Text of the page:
Rachel Sklar: Did Gawker Rip Off The Washington Post? Yep.
The blogosphere has done something weird to the media industry: Now, the imprimatur of having contributed something is not the original byline, but whether your piece was “picked up.” Pickup provides that extra stamp of relevance, that what you did is worthy of inclusion by the all-important aggregators — the outlets which determine the days need-to-know stories, so busy people with no time to read any of it will at least know what’s up. Yes, yes, congratulations on getting your little article published in a top national newspaper — but a Drudge/Romenesko/HuffPo/Gawker link? Awesome!
It’s not just about traffic, it’s about affirmation: You’re on to something. You’re relevant.
Zachary M. Seward: Gawker and The Washington Post: A case study in fair use
Words in Post article: 1,527
Words from Post article quoted in Gawker post: 226 (15%)
Original words in Gawker post: 204
Labor devoted to Post article: about 2 days
Labor devoted to Gawker post: 30-60 minutes
Cost of Post article: roughly $750
Cost of Gawker post: roughly $20
Revenue generated from Post article: unknown
Revenue generated from Gawker post: roughly $200
Blog links to Post article: 7
Blog links to Gawker post: 4
Rank of Gawker post among referrers to Post article: 2nd
Rank of Post article in Google search for profile subject: 3rd
Rank of Gawker post in Google search for profile subject: 6th
Matthew Ingram: Gawker, the WaPo and the death of journalism
I’d be willing to agree that Gawker could have — and maybe even should have, in an ethical sense — mentioned Shapira and his story specifically. But there is no way in heck that a post with three links and an explicit reference to the source constitutes anything approaching a “rip-off” or the “death of journalism.” How about the death of hyperbole, and the rebirth of rational debate about the value of linking and traffic, and/or the ethics of sourcing online? That would be nice.
Shapira has a point about this particular instance of Gawker’s abuse of etiquette. But he misses all the ways that this information economy is a multiple-directional exchange, one the WaPo is as happy to engage in as Gawker.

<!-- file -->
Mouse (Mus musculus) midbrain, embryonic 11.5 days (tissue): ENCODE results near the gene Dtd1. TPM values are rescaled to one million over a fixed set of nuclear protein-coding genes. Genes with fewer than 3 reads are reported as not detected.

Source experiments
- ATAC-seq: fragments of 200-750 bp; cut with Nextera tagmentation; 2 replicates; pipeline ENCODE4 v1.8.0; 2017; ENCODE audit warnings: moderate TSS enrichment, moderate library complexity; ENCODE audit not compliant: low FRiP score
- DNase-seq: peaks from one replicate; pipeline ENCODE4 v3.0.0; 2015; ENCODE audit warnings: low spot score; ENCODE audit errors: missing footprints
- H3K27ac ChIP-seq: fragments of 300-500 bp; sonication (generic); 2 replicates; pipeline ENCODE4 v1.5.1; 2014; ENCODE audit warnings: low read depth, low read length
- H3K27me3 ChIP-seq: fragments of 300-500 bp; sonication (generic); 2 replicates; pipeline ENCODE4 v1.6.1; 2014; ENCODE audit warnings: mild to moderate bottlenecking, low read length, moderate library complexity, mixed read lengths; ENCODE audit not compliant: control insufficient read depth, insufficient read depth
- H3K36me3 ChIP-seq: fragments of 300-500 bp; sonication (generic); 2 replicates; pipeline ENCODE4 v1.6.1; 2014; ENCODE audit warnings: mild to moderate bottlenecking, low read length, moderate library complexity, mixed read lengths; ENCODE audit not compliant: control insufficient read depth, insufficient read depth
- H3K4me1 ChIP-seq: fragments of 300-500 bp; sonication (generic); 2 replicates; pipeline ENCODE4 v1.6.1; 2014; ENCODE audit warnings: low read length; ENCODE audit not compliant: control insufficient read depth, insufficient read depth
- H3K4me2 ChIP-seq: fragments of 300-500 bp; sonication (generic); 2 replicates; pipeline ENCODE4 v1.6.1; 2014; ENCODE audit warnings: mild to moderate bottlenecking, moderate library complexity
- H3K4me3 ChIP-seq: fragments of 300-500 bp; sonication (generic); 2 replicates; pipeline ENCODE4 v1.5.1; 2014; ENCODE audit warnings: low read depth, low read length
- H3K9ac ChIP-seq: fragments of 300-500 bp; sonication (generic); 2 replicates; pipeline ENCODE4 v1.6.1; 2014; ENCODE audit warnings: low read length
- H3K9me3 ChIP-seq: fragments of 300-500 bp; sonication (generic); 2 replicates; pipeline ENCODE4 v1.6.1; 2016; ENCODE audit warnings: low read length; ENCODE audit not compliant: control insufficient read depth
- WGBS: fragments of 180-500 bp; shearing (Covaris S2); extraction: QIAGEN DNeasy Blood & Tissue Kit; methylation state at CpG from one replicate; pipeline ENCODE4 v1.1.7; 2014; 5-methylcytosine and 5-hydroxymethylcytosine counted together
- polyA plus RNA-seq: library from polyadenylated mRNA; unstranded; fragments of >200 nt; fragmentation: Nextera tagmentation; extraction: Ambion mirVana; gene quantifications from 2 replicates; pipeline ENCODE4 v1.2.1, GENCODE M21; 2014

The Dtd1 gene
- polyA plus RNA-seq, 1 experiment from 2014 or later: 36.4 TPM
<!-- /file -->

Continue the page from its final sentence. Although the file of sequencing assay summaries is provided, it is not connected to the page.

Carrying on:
So, what’s the point of all this? Shapira points out that what took him a day to produce took Gawker less than an hour to claim as its own and make ad revenue from. Newspapers and other traditional media are certainly not the only form of journalism, but they are the ones that 1. pay well enough for one to live a decent life as a working journalist and 2. have (had?) the resources to allow for real news-gathering, which takes time and effort. And with newspapers fading away, there’s less original content for blogs to re-purpose as their own.
On the other hand…blogs are more fun, or can be, and I myself am a Gawker regular. Blogs are a lot less formal and the best don’t, after all, just cut and paste without adding a bit of their own eleven herbs and spices. In the age of the Internet, information is an increasingly free commodity.
This is totally tangential, and I doubt you’ve made it this far, but I’ve had my own brush with Nick Denton’s blogging empire before. Gizmodo picked up my head(banger)phones project from the ITP Winter Show last December. They misreported the programming language I used to execute the project. I posted a comment to correct them, but the post was never corrected. Oh well, I enjoyed the 15 seconds of Internet fame while it lasted. You could always read the official story about the head(banger)phones on LEESEAN.NET.
In case you haven’t heard enough from Shapira:
Washington Post staff writer Ian Shapira will be online Monday, Aug. 4, at 11 a.m. ET to discuss his Outlook article titled “How Gawker Ripped Off My tory and Why It’s Destroying Journalism.”